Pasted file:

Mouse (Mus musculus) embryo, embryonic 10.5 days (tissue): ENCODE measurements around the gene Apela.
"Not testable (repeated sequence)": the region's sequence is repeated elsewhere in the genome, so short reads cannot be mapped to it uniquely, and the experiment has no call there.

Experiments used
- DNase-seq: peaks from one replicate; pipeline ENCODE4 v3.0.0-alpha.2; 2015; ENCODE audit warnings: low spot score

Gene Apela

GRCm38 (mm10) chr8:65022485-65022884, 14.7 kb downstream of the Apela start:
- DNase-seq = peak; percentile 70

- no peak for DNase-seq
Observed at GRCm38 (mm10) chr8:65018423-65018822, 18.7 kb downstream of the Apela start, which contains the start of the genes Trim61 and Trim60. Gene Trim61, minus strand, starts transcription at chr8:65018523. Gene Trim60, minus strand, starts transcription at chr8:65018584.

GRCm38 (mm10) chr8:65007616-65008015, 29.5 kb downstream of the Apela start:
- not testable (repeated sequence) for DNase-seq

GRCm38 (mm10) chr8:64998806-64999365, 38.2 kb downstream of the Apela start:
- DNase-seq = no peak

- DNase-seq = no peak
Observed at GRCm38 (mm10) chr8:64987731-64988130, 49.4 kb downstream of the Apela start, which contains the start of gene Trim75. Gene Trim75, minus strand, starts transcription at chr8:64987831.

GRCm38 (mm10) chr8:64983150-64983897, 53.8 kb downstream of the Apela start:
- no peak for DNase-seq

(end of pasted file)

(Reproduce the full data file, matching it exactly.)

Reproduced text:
Mouse (Mus musculus) embryo, embryonic 10.5 days (tissue): ENCODE measurements around the gene Apela.
"Not testable (repeated sequence)": the region's sequence is repeated elsewhere in the genome, so short reads cannot be mapped to it uniquely, and the experiment has no call there.

Experiments used
- DNase-seq: peaks from one replicate; pipeline ENCODE4 v3.0.0-alpha.2; 2015; ENCODE audit warnings: low spot score

Gene Apela

GRCm38 (mm10) chr8:65022485-65022884, 14.7 kb downstream of the Apela start:
- DNase-seq = peak; percentile 70

- no peak for DNase-seq
Observed at GRCm38 (mm10) chr8:65018423-65018822, 18.7 kb downstream of the Apela start, which contains the start of the genes Trim61 and Trim60. Gene Trim61, minus strand, starts transcription at chr8:65018523. Gene Trim60, minus strand, starts transcription at chr8:65018584.

GRCm38 (mm10) chr8:65007616-65008015, 29.5 kb downstream of the Apela start:
- not testable (repeated sequence) for DNase-seq

GRCm38 (mm10) chr8:64998806-64999365, 38.2 kb downstream of the Apela start:
- DNase-seq = no peak

- DNase-seq = no peak
Observed at GRCm38 (mm10) chr8:64987731-64988130, 49.4 kb downstream of the Apela start, which contains the start of gene Trim75. Gene Trim75, minus strand, starts transcription at chr8:64987831.

GRCm38 (mm10) chr8:64983150-64983897, 53.8 kb downstream of the Apela start:
- no peak for DNase-seq